Twin Bays Beach on Kootenay Lake photo credit: crestonvalleytrails.ca
Do you love to dip in a clear cold river with a stunning mountain backdrop? Or is a meandering pebbled beach next to a deep blue lake more your style? The Creston Valley Area offers an overabundance of choices of swimming spots. We've distilled it down to our favourite swimming holes!
Budget: Free Difficulty: Impress your friends by conquering cold water Time: All day if you are up for it (bring sunscreen) Highlights: Spectacular views, beaches are not crowded, pristine water Where:
Your best option for swimming close to town is the Goat River. There is also the Kootenay River but its muddy banks lends itself more to bird watching and boating. It's a great option for non-swimming water activity with the family as the Old Ferry Landing offers picnic tables and an easy boat launch into calm serene water.
Just a 20 minute drive from Creston you get your first access to Kootenay Lake at the Kuskanook harbour. There are several different options to explore the shoreline all along the lake. If you are looking to overnight on the lake there are several paid camping spots with beach access.
Riverside Wilderness Park - Goat River
This swimming spot is a long time destination for every local and visitor in the valley. It's the fastest and easiest place to get to. Every year the river creates new swimming holes and beaches along the riverbank, both sandy and pebbled, deep or shallow. The river itself is rocky bottomed, so water shoes are recommended.
You can hang with the rest of the river-goers at the bridge, but if you’re looking for privacy, a short walk along the shoreline either up or downstream will provide privacy and your own little temporary piece of heaven. Water temperatures are warm, usually warming before the lake, making this a great early summer swimming spot after spring run-off has completed. The area is great spot to bring a picnic or your favourite floating toys.
Located on Highway 21 just a little south of town, the Riverside Park is accessed just after the 1st bridge along highway 21 minutes from Creston. It's accessible both by car or by bicycle – though there is always a hill to ride up to get back to town!
Thanks to the efforts made by Trails For Creston Valley Society, the park area is expanding making it even more accessible. You can find the latest news on the project at this link.
Twin Bays Beach
Twin Bays Beach is by far one of the most beautiful beaches on the East Shore with soft sand, epic scenery, and jumping rocks for the kids to enjoy. There is a public day use area set up with outhouses and garbage receptacles. The waters are usually a tad warmer in this sheltered little cove, yet it seems to maintain water quality even during the hottest of months. No dogs are allowed on this beach, so if your furry friend needs a swim, you’ll have to find another spot to frolic in.
Lockhart Beach Provincial Park
This a part of our world-class BC Parks system. As such, there are rules! But also a ton of information on how to get there on their website. Try not to get lost when tumbling down the BC Parks rabbit hole!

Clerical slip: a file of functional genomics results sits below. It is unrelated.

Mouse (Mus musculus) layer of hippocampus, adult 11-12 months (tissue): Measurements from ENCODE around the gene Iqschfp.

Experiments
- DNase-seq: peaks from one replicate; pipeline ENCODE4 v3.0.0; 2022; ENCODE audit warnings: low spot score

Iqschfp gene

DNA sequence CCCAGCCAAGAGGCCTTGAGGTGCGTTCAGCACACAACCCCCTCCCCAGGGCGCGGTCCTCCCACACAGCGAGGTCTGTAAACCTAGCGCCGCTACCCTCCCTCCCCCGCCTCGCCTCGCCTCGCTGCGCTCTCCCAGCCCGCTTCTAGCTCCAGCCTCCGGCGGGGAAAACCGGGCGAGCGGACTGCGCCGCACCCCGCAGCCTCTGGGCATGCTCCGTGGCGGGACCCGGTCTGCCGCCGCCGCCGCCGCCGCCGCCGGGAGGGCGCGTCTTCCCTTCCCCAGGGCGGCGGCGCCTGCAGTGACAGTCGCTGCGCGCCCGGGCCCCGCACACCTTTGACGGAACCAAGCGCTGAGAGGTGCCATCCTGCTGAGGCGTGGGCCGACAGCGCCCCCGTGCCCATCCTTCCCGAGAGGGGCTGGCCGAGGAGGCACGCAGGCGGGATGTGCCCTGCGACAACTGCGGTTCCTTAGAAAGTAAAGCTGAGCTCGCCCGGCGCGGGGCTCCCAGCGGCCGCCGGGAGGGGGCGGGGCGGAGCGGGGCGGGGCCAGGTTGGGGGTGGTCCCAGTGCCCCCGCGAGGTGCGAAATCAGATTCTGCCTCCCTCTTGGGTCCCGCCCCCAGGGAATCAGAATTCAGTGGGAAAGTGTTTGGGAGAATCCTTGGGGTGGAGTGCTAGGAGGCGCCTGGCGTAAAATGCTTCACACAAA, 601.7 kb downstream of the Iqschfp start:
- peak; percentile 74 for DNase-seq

Located about 40 min up highway 3-A, is another favourite in the area. The Lockhart Beach Provincial Park beach is unique for the rocky shoreline is covered primarily in soft rounded pebbles. The parking lot is on the east side of highway 3-A, while the day use area on the west with a tiny path to the beach front. In early July the southern tip of the lake can get a little overboard with mosquitoes. Lockhart beach seems to be far enough up the lake to avoid some of the mosquitoes when times are thick.
Crawford Bay Regional Park Beach
The artisan town of Crawford Bay has a lovely protected cove with a shallow sandy beach that is often quite warm and very safe for children. The beach is in the Crawford Bay Regional Park and is accessed by a small road at the airstrip landing near to Kokanee Chalets.
Crawford Bay and Gray Creek are your best options on the lake for stocking up on food in one of the small grocery stores. There are also many fine restaurants to choose from there and in Kootenay Bay as well, everything from seasonal tapas to dim-sum or wood-fired pizza.
Moyie River Access to the river can be gained from the day use area in Yahk Provincial Park located in the heart of Yahk, B.C. You can also stay overnight in one of the 25 campsites at the lovely forested campground on the scenic Moyie River.
You’ll find many swimming holes to dip in and cool off. Summer water levels make for an enjoyable float that is fun for the whole family. Into the month of August, river floating may be hampered due to low water levels and a rocky bottom, but the river still provides ample fun and opportunities to cool off in the deeper pools.
But It's Ugly Outside! Indoor Swimming Options
The Creston and District Community Complex has a lovely indoor swimming pool that includes a lazy river, a weekly Ducky Swim where they release 3000 plastic ducks and a hot tub with one of the best views of the mountains.
They offer family rates as well as lots of great summer activities and classes.
Why do I keep coming back? The east shore of Kootenay Lake is carved sandstone that is 1.5 billion years old while on the west side, the Selkirk Range is decidedly younger at only 300-700 million years old and made up of sandstone, limestone and shale. The lake is 150 metres deep and over a 100 kilometres long.
History lesson aside, this lake is beautiful from every angle. Not long ago, friends from Vancouver came to visit. As we sat on the beach one of them looked out onto the lake and said, "Man, I miss the Koots."
There's a sense of tranquillity a person gets when they take the time to chill out next to these glacier-fed waters.